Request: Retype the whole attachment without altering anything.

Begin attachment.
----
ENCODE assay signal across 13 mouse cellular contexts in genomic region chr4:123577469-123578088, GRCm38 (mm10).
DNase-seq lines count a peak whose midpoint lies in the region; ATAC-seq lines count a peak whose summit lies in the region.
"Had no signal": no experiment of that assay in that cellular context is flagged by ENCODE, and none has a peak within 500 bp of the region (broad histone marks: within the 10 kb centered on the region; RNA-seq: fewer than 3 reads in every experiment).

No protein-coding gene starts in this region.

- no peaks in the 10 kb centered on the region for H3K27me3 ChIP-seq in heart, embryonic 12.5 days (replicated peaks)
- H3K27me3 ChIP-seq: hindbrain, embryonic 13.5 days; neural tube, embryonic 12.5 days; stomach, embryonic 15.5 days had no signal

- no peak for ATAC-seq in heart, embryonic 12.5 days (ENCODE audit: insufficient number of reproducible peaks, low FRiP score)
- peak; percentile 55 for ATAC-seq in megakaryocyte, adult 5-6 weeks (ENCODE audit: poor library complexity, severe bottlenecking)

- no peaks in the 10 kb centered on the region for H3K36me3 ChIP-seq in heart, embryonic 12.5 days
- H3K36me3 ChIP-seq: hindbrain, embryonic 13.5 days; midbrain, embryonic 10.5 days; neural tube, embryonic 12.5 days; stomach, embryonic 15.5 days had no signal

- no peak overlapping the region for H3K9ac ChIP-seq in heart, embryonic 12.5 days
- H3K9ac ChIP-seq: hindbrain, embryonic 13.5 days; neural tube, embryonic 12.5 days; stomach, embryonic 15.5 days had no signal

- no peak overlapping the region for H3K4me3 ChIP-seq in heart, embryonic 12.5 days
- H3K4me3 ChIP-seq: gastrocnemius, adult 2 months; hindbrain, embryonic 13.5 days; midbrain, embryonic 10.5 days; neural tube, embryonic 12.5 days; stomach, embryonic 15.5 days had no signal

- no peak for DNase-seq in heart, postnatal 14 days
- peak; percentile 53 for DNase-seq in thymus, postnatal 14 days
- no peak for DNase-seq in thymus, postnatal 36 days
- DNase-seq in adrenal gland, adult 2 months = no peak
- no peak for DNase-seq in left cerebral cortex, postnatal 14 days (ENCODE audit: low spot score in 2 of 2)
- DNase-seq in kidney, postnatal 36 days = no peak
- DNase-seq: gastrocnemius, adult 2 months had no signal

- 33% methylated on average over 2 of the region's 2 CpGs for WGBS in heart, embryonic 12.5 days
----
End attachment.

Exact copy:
ENCODE assay signal across 13 mouse cellular contexts in genomic region chr4:123577469-123578088, GRCm38 (mm10).
DNase-seq lines count a peak whose midpoint lies in the region; ATAC-seq lines count a peak whose summit lies in the region.
"Had no signal": no experiment of that assay in that cellular context is flagged by ENCODE, and none has a peak within 500 bp of the region (broad histone marks: within the 10 kb centered on the region; RNA-seq: fewer than 3 reads in every experiment).

No protein-coding gene starts in this region.

- no peaks in the 10 kb centered on the region for H3K27me3 ChIP-seq in heart, embryonic 12.5 days (replicated peaks)
- H3K27me3 ChIP-seq: hindbrain, embryonic 13.5 days; neural tube, embryonic 12.5 days; stomach, embryonic 15.5 days had no signal

- no peak for ATAC-seq in heart, embryonic 12.5 days (ENCODE audit: insufficient number of reproducible peaks, low FRiP score)
- peak; percentile 55 for ATAC-seq in megakaryocyte, adult 5-6 weeks (ENCODE audit: poor library complexity, severe bottlenecking)

- no peaks in the 10 kb centered on the region for H3K36me3 ChIP-seq in heart, embryonic 12.5 days
- H3K36me3 ChIP-seq: hindbrain, embryonic 13.5 days; midbrain, embryonic 10.5 days; neural tube, embryonic 12.5 days; stomach, embryonic 15.5 days had no signal

- no peak overlapping the region for H3K9ac ChIP-seq in heart, embryonic 12.5 days
- H3K9ac ChIP-seq: hindbrain, embryonic 13.5 days; neural tube, embryonic 12.5 days; stomach, embryonic 15.5 days had no signal

- no peak overlapping the region for H3K4me3 ChIP-seq in heart, embryonic 12.5 days
- H3K4me3 ChIP-seq: gastrocnemius, adult 2 months; hindbrain, embryonic 13.5 days; midbrain, embryonic 10.5 days; neural tube, embryonic 12.5 days; stomach, embryonic 15.5 days had no signal

- no peak for DNase-seq in heart, postnatal 14 days
- peak; percentile 53 for DNase-seq in thymus, postnatal 14 days
- no peak for DNase-seq in thymus, postnatal 36 days
- DNase-seq in adrenal gland, adult 2 months = no peak
- no peak for DNase-seq in left cerebral cortex, postnatal 14 days (ENCODE audit: low spot score in 2 of 2)
- DNase-seq in kidney, postnatal 36 days = no peak
- DNase-seq: gastrocnemius, adult 2 months had no signal

- 33% methylated on average over 2 of the region's 2 CpGs for WGBS in heart, embryonic 12.5 days